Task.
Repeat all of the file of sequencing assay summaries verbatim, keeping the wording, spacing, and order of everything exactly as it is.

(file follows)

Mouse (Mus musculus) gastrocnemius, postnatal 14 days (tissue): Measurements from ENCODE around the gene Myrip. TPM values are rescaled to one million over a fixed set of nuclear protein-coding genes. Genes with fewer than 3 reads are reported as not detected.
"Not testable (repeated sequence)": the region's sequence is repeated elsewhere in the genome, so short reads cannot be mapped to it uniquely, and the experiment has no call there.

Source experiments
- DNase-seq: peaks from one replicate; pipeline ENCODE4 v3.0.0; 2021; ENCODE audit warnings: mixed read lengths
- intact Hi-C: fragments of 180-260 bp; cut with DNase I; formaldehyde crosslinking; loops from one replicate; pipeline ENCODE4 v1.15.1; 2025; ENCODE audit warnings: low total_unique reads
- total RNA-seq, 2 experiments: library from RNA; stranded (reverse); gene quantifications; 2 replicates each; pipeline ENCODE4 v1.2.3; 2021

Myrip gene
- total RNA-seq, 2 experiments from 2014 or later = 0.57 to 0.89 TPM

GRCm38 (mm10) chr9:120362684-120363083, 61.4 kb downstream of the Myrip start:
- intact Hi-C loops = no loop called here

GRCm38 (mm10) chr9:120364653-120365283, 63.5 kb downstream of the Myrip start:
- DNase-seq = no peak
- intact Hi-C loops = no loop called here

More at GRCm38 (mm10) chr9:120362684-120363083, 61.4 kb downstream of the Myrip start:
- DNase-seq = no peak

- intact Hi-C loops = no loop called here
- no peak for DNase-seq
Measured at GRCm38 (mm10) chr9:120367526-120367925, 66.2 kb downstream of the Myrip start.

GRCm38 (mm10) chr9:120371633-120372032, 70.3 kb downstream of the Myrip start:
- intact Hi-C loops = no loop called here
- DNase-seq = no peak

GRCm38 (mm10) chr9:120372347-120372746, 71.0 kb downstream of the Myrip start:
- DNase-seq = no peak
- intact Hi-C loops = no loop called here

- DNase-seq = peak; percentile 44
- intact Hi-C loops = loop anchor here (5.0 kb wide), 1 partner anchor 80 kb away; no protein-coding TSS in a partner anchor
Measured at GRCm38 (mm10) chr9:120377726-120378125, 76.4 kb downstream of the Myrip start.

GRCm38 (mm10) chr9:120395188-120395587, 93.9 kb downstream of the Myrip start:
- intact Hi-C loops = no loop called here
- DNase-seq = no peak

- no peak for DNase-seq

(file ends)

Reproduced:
Mouse (Mus musculus) gastrocnemius, postnatal 14 days (tissue): Measurements from ENCODE around the gene Myrip. TPM values are rescaled to one million over a fixed set of nuclear protein-coding genes. Genes with fewer than 3 reads are reported as not detected.
"Not testable (repeated sequence)": the region's sequence is repeated elsewhere in the genome, so short reads cannot be mapped to it uniquely, and the experiment has no call there.

Source experiments
- DNase-seq: peaks from one replicate; pipeline ENCODE4 v3.0.0; 2021; ENCODE audit warnings: mixed read lengths
- intact Hi-C: fragments of 180-260 bp; cut with DNase I; formaldehyde crosslinking; loops from one replicate; pipeline ENCODE4 v1.15.1; 2025; ENCODE audit warnings: low total_unique reads
- total RNA-seq, 2 experiments: library from RNA; stranded (reverse); gene quantifications; 2 replicates each; pipeline ENCODE4 v1.2.3; 2021

Myrip gene
- total RNA-seq, 2 experiments from 2014 or later = 0.57 to 0.89 TPM

GRCm38 (mm10) chr9:120362684-120363083, 61.4 kb downstream of the Myrip start:
- intact Hi-C loops = no loop called here

GRCm38 (mm10) chr9:120364653-120365283, 63.5 kb downstream of the Myrip start:
- DNase-seq = no peak
- intact Hi-C loops = no loop called here

More at GRCm38 (mm10) chr9:120362684-120363083, 61.4 kb downstream of the Myrip start:
- DNase-seq = no peak

- intact Hi-C loops = no loop called here
- no peak for DNase-seq
Measured at GRCm38 (mm10) chr9:120367526-120367925, 66.2 kb downstream of the Myrip start.

GRCm38 (mm10) chr9:120371633-120372032, 70.3 kb downstream of the Myrip start:
- intact Hi-C loops = no loop called here
- DNase-seq = no peak

GRCm38 (mm10) chr9:120372347-120372746, 71.0 kb downstream of the Myrip start:
- DNase-seq = no peak
- intact Hi-C loops = no loop called here

- DNase-seq = peak; percentile 44
- intact Hi-C loops = loop anchor here (5.0 kb wide), 1 partner anchor 80 kb away; no protein-coding TSS in a partner anchor
Measured at GRCm38 (mm10) chr9:120377726-120378125, 76.4 kb downstream of the Myrip start.

GRCm38 (mm10) chr9:120395188-120395587, 93.9 kb downstream of the Myrip start:
- intact Hi-C loops = no loop called here
- DNase-seq = no peak

- no peak for DNase-seq